It is through Art that we learn while our brains are at its most receptive state, unfortunately Art programs in School are not the priority, and are often dropped or cut in half as we move up the scholastic path. Getting back to your blog, yes, the definition of Artist may seem vague in reagards to CANDO, in essence we all have Artistic traits, specially with advances in technology these days which focus on Music and Design, which in turn allow many to tap into some of their Artistic potential. Like with any other career, I guess the true Artist will be the one who puts the time and dedication into it, and maintains his/her eyes and ears open for opportunities like the one your blog addresses. Awareness is key, so thanks for sheding some light into the CANDO initiative, it’s worth looking into it, and I am sure it can serve as motivation to many.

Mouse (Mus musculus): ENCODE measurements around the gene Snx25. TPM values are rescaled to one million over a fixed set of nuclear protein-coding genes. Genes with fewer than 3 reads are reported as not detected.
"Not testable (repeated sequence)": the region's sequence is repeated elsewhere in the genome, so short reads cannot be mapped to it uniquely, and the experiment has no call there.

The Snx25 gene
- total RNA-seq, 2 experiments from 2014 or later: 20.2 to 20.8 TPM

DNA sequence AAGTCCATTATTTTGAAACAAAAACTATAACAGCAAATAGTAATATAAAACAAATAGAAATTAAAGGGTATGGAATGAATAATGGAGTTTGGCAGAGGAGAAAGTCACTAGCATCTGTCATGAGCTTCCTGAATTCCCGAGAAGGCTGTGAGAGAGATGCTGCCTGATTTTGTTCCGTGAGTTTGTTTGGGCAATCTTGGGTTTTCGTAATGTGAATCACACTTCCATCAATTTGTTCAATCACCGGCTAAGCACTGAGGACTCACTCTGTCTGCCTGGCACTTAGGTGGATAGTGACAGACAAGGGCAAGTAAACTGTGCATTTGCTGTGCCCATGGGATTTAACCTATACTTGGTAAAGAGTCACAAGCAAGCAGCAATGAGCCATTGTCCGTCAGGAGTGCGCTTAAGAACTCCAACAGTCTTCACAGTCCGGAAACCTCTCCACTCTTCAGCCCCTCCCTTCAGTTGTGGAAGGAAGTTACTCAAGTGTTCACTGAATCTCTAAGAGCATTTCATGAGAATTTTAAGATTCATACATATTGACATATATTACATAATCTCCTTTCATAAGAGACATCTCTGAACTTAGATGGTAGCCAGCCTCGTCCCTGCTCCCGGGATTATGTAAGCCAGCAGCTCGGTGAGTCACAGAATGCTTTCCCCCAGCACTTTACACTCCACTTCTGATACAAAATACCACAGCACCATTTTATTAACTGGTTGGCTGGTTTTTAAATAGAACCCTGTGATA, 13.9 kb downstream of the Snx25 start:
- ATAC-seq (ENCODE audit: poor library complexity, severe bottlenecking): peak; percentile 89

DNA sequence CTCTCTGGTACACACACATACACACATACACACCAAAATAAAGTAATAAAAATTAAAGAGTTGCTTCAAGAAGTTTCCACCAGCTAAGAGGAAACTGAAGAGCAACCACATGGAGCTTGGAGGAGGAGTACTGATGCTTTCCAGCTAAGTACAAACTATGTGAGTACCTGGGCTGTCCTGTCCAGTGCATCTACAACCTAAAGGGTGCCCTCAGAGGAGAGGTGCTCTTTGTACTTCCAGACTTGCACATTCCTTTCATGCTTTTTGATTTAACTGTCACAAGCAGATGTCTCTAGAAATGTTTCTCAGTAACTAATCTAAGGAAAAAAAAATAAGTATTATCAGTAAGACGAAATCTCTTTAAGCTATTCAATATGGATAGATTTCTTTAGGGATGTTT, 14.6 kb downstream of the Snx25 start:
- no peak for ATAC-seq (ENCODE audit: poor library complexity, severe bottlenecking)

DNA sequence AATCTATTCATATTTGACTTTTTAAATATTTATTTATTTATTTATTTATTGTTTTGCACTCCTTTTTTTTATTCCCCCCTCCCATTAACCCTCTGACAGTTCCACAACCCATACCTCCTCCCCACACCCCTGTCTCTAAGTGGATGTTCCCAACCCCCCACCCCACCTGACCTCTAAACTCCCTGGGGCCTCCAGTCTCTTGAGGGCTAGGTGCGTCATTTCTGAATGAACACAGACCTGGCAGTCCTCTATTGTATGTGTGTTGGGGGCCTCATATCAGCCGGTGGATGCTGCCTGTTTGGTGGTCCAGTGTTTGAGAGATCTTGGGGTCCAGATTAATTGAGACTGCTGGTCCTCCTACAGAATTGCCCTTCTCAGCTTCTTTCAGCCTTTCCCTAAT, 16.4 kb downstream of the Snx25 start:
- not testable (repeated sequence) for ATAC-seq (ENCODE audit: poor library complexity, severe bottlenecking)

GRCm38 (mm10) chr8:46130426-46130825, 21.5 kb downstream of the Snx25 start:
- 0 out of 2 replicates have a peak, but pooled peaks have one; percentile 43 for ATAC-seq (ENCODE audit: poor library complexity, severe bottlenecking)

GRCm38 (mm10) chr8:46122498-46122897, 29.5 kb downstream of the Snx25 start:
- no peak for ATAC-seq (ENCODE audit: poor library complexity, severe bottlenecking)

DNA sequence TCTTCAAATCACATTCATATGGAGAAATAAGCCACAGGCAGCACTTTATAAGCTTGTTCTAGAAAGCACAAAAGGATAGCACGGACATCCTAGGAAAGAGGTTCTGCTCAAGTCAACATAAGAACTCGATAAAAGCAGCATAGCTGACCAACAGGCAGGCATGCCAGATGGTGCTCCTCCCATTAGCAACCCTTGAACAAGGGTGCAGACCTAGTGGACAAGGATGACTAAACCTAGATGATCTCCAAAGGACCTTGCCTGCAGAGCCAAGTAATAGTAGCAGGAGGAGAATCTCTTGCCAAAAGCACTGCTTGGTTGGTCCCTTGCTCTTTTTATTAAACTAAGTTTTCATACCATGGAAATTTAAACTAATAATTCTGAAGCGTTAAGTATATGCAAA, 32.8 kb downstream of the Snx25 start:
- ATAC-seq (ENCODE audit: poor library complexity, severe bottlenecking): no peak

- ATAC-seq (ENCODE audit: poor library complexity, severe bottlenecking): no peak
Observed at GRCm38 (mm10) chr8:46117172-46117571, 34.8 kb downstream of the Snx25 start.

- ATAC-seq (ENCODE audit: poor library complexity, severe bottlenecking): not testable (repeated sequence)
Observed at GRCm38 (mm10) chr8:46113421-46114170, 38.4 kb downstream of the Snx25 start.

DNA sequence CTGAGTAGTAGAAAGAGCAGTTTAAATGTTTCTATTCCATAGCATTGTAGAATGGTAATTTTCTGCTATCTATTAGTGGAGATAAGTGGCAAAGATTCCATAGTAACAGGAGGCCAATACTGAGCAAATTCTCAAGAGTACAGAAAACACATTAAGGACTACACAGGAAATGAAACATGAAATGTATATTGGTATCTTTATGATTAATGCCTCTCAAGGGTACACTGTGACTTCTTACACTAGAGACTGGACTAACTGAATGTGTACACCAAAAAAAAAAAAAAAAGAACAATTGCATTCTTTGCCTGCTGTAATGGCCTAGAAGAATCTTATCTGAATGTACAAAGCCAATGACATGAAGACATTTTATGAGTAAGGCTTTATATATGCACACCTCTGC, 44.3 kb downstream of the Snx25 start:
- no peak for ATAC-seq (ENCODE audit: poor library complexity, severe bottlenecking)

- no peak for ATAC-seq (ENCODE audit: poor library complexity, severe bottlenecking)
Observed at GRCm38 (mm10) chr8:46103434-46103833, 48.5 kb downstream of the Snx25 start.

Congrats to Cory for following these type of projects around, if Artists do not pursue the help offered, it will surely be gone in a hurry.

    Art in its purest form is a way of perceiving one’s surroundings … expressing that, and getting one’s point across is the actual challenge. In my way of thinking the world would be a much better place if we placed more emphasis on Art and Astronomy, these two parameters set the bar for finding harmony with our surroundings, but Astronomy is another classroom, another teacher, and maybe another blog entry.

    Thanks for the article, hope I didn’t sidetrack too much on it.

    Cris.

  6. Adrian Salgado

    Señor Cristian,

    Thank you for your words of enlightenment.

    I did notice that all references to the word “Art” were expressed in capital “A” throughout. I like that.

    I’ll let you do the Astronomy post. That’s way too powerful for me to even begin. However, I do think that the line between Art and Science is starting to blur more and more.